Sometimes, I will say something that I heard on the news, and my husband will tell me it's not possible and that's not the way the world works.
Now mind you, I just read it in the news, so obviously that is the way the world works, but rather than argue with him. I will tell him, well I saw it in the news, maybe you could look it up? And then I'm quiet. No matter what he says about it later on, I just listen. I'll respond to other conversational topics that are seeming to go well (which happens a lot with more than two people around), but I'll remain quiet on that. It's not a 'frozen' silence I invoke, just a listening silence.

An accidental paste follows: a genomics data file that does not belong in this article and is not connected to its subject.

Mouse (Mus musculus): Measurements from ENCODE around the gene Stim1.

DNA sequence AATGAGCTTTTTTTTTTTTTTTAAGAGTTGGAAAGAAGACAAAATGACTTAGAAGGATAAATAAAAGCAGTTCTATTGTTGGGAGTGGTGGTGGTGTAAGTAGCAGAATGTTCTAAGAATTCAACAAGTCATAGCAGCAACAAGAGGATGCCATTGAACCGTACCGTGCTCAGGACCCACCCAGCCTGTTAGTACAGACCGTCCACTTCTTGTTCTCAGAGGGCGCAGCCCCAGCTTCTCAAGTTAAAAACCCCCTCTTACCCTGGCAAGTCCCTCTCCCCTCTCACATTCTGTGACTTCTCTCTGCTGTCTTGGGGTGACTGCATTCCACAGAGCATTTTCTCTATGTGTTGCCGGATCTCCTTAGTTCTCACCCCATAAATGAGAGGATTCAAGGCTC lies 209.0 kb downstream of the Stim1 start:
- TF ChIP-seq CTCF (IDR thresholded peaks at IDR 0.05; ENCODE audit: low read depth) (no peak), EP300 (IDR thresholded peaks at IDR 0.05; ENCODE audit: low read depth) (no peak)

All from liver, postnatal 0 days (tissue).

So far, that seems to be a good strategy to avoid being drawn into some kind of bizarre conversation where it is used as fuel to emotionally dominate.
I think it is really important for people to realize that just because they have had some serious health issues in the past, that it doesn't have to always be that way, and abusing people who are ill, is wrong. Just wrong.
That goes for whether it is to keep people from a job, people from experience, people from an education, people from fair housing, etc.
Depression/anxiety may have touched your family, your friends, yourself; what helps you to deal with it? Sharing is caring!
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